In Appreciation of Alan R. Bandy, R.S. Hanson Prof. of Atmospheric Chemistry: September 13, 1940 - December 24, 2011
January 6, 2012 — Drexel University, the College of Arts and Sciences and the Department of Chemistry mourn the death of Prof. Alan R. Bandy, a highly esteemed and most valued researcher, teacher and colleague. He died at home of complications from liver cancer. Alan was respected and admired not only by his friends and colleagues at Drexel, but by the national and international community of atmospheric scientists, particularly those involved in the many studies of the dynamics and chemistry of the marine atmosphere in which Alan, his Drexel coworkers, and his graduate students participated.
Alan received his B.S. Degree and his M.S. degree from Oklahoma State University in 1964. From there he went to the University of Florida where he obtained his Ph.D. in 1968. After spending some time as postdoctoral associate at the University of Maryland, he joint the faculty of the Old Dominion University, where he stayed until 1975. Afterwards, he moved to Drexel University, where he started as an Associate Professor. He was promoted to the rank of a Full Professor in 1982 and was awarded a named professorship (R.S. Hanson Professor of Atmospheric and Analytical Chemistry) in 1997.
Beginning with Project GAMETAG in 1977-78 to the present, Alan was the leader or principal investigator in large field programs using aircraft and ground sites sponsored by the National Science Foundation (NSF), NASA Global Troposphere Program, the Office of Naval Research (ONR), and the National Oceanic and Atmospheric Administration (NOAA). Alan developed an experimental design in 1984-1985 that facilitated the combined investigation of chemical and meteorological dynamics. This approach was unique at the time and remains a powerful way to understand the fundamental processing of chemical compounds in the dynamic system that is our atmosphere. The first field employment of this design in 1985 ‘The Dynamics and Chemistry of the Marine Stratocumulus (DYCOMS I)’ project was a seminal event in the development of techniques needed to achieve chemical measurements on time scales comparable to which meteorological measurements are made. This achievement was crucial to making progress determining and understanding in detail chemical fluxes in the lower maritime atmosphere. This need drove the research of the Bandy group and others from that time to the present.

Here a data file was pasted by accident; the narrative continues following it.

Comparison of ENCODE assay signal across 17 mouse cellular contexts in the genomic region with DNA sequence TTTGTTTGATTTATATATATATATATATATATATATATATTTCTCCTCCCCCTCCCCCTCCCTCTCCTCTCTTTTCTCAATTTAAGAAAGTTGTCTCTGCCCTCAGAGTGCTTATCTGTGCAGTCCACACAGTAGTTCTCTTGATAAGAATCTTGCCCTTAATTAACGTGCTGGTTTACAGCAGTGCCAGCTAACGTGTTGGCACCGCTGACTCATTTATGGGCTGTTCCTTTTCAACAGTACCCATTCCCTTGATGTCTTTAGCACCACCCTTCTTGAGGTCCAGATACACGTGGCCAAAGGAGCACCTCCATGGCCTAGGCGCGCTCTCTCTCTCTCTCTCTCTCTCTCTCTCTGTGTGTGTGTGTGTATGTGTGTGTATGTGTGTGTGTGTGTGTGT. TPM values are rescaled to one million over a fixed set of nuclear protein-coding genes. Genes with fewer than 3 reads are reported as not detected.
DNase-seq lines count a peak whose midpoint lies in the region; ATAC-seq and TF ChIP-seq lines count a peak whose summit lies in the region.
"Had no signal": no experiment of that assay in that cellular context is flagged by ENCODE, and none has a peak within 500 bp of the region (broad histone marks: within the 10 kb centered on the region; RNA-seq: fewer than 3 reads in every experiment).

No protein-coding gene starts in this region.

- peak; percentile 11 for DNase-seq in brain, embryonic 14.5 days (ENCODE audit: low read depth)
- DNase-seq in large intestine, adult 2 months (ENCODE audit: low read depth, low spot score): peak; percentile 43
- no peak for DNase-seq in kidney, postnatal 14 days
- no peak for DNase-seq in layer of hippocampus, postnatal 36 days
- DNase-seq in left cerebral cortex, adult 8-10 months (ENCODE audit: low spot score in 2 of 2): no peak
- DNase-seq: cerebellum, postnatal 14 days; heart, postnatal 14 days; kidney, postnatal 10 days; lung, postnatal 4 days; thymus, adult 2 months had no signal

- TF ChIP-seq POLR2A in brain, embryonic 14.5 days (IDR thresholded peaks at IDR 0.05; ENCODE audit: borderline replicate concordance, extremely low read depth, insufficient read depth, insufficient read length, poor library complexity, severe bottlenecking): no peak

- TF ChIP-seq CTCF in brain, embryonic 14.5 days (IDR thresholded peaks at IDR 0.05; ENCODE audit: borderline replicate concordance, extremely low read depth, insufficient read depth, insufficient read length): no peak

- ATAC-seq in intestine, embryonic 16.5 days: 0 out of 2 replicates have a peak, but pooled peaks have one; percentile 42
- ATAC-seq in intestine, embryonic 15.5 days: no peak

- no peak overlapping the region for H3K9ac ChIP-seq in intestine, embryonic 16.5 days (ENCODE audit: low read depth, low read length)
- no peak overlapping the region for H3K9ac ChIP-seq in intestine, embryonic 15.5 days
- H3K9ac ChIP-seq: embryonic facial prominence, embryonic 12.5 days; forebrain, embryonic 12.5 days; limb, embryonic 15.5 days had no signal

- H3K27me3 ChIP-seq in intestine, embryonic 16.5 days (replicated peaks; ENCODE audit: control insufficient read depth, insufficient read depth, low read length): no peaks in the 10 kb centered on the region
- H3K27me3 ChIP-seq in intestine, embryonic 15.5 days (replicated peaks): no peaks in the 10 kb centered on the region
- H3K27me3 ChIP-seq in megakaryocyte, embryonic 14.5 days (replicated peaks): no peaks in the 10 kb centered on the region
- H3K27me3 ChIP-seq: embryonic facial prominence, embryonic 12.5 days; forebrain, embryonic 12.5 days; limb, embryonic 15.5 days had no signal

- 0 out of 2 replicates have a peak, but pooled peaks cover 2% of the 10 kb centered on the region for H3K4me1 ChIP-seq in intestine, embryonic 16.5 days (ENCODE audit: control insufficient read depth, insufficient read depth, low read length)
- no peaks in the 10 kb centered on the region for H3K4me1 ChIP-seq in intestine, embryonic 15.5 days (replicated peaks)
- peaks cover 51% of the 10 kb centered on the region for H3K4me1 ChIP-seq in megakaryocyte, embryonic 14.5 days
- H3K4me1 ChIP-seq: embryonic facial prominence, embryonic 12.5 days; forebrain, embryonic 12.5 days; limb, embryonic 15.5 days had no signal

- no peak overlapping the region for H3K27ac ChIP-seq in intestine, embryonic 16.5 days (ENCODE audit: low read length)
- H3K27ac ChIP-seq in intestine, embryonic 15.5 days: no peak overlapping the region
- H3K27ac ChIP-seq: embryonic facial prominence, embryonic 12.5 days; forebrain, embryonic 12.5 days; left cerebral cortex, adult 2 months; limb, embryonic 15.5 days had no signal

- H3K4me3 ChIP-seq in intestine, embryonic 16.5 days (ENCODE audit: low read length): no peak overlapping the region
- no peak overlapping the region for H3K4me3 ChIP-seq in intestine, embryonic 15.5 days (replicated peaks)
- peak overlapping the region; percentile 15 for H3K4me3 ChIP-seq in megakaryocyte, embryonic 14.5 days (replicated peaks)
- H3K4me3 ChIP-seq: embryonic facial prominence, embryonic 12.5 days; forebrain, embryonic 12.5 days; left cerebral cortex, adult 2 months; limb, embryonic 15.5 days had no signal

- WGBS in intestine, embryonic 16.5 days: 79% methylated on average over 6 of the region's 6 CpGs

In the laboratory Alan and his graduate students along with crucial support from Drexel coworkers, particularly Dr. Donald Thornton and Mr. Wolfgang Nadler who worked with him for many years, developed the exacting analytical techniques that permitted measuring sulfur gases (dimethyl sulfide and sulfur dioxide) in the atmosphere with one-second resolution. Alan and his group pioneered isotopic dilution techniques first for GC/MS and later to continuous atmospheric pressure MS (APIMS) that were the tools needed to determine the fluxes and that minimized the errors to the point where the fluctuations in atmospheric dynamics could be observed. Later Alan and his graduate student, Brendan DeLacy, used isotopic dilution to measure small-scale fluctuations in atmospheric carbon dioxide concentrations. These truly ground-breaking developments were driven by Alan’s particular genius in conceiving projects on a grand global scale while tending to minute and exacting details of the chemical analytical systems devised.
Alan’s efforts were not limited to experimental measurements. He guided the graduate work of one Ph. D. student using highly detailed theoretical chemistry calculations that made a definitive contribution of how sulfur dioxide is oxidized to sulfuric acid in the atmosphere. Alan was the author or co-author of more than 100 publications, advisor to 20 graduate students, and mentor to 10 postdoctoral scholars. His papers were cited more than four thousand times. His research was equally rooted in analytical and physical chemistry. In his classes Alan made an effort to share his enormous knowledge with students and to excite them for developing scientific and scholarly interest and thinking.
Prof. Emeritus James P. Friend
Dr. Donald R. Thornton
Prof. Reinhart Schweitzer-Stenner, Department Head